The inferior check ligament, also known as the accessory ligament of the deep digital flexor tendon, is an interesting and important soft-tissue structure in the equine athlete. Injury occurs most often in the front limbs from overextension because of excessive twisting or pivoting on the leg. Injuries to the inferior check ligament do not get the attention that other injuries in this area tend to get, such as those to the suspensory ligament and flexor tendons, as they occur less often. However, for a dressage horse an injured inferior check ligament can be performance-limiting. The inferior check ligament runs from the carpus (knee) on the back of the leg and attaches to the deep digital flexor tendon approximately one- third of the way down on the third metacarpal (cannon) bone. Its function is to help the deep flexor tendon with shock absorption and prevent excessive lengthening of the tendon. A horse who has a tear of the inferior check ligament will show a variable degree of lameness. However, if the ligament is only mildly strained or inflamed, lameness will often not be present. Careful regular examination and palpation of the back of the cannon bone, including the tendons and ligaments, will reveal a focal area of swelling laterally and/or medially in the upper third of the cannon bone. Any time you notice swelling in that area—even without visible lameness—you should have the leg examined. In some cases, there is only fluid buildup or edema. In that case, you can manage the swelling with cold therapy (icing the leg) and stall rest to try to avoid developing a real tear. Once you have a real tear, the horse will become lame though the duration of lameness is variable. If the tear is severe enough, the horse will become severely lame.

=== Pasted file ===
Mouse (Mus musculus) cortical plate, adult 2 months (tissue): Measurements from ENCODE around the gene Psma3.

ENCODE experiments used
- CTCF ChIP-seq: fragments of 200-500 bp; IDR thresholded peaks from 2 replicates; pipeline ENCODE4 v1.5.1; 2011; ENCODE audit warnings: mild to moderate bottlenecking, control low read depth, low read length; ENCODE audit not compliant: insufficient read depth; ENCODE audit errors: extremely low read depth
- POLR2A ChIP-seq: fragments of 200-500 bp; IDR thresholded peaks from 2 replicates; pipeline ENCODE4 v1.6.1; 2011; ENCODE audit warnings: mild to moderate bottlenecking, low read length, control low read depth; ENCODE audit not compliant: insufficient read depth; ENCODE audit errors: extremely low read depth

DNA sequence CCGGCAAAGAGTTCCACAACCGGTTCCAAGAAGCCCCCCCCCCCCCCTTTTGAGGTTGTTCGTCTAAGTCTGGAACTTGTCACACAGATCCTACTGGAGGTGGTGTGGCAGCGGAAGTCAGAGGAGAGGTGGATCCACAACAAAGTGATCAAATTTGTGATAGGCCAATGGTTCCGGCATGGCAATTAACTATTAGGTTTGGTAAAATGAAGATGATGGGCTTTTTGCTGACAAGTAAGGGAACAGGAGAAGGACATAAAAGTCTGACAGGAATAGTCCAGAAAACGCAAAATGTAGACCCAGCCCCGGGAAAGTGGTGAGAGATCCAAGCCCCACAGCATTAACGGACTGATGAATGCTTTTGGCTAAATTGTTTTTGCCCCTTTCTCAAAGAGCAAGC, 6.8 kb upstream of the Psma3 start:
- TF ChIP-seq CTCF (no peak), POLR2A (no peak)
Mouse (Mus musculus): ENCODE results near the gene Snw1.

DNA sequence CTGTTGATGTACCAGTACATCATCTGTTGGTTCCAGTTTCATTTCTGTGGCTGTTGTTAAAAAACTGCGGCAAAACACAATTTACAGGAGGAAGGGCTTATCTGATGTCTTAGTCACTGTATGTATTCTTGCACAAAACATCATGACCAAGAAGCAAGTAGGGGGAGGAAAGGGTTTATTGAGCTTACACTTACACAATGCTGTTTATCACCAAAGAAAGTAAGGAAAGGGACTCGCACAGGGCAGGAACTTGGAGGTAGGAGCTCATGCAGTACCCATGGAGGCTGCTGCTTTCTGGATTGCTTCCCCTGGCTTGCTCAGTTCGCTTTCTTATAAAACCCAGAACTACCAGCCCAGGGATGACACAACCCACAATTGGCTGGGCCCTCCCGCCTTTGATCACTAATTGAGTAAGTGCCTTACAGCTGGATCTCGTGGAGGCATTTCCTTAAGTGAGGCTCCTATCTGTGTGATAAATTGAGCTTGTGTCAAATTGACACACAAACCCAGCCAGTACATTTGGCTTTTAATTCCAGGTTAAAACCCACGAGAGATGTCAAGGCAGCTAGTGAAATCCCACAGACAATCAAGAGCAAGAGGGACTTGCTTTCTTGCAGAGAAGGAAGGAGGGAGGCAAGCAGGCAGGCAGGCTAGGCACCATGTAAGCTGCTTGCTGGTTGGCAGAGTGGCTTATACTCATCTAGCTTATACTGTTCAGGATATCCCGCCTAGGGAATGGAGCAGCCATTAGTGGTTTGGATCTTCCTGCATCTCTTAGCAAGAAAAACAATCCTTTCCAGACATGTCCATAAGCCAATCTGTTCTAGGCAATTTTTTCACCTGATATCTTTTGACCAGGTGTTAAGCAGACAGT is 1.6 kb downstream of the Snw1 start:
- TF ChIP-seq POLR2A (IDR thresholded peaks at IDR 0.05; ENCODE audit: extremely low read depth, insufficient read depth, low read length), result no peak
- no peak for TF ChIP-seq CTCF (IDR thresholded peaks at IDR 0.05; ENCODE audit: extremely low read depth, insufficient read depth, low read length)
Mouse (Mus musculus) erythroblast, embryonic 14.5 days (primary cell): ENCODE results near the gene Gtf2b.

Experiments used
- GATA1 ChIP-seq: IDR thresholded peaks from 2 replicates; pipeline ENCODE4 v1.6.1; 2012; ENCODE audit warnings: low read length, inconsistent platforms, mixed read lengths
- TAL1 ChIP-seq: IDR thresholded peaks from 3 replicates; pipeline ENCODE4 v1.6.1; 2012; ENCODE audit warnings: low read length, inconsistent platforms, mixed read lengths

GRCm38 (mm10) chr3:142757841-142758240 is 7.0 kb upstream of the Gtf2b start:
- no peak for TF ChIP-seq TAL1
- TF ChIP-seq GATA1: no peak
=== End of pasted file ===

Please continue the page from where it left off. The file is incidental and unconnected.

Managing a horse with a torn inferior check ligament can be tricky as the ligament is short, wide and snug between the deep digital flexor tendon and suspensory ligament. Based on its location, a tear of the inferior check ligament can also affect both the deep and superficial digital flexor tendons in the short and long term. If the swelling persists after the icing treatments, the horse should get an ultrasound. The check ligament is structured in a way that can make it look normal although it is damaged and vice versa. For this reason, it is important that a veterinarian experienced in ultrasound do the evaluation. In addition, it is important to compare the injured check ligament to that of the other leg to have an objective measure.
Within four to six weeks, a horse with only fluid buildup or edema of the inferior check ligament will be fine. If you have a real tear, rehabilitation takes about six to eight months, and the ligament's condition should be monitored via ultrasound by an experienced veterinarian every six to eight weeks in order to make more accurate rehabilitation recommendations. Management options of tears within this ligament are similar to those in others such as stall rest, icing, controlled rehabilitation exercise, the use of biologics such as PRP (platelet rich plasma) and stem cells, shockwave and therapeutic ultrasound. These therapies allow new fibers to grow within the lesion that are as similar as possible to those prior to the injury. Some veterinarians recommend cutting the inferior check ligament to release it when there is a significant enough tear. However, in my experience this is often unrewarding, resulting in chronic lameness.
José M. García-López, VMD, is a Diplomate of the American College of Veterinary Surgeons, a Diplomate of the American College of Veterinary Sports Medicine and Rehabilitation, an associate professor of large animal surgery and the director of equine sports medicine at the Cummings School of Veterinary Medicine at Tufts University in North Grafton, Massachussetts.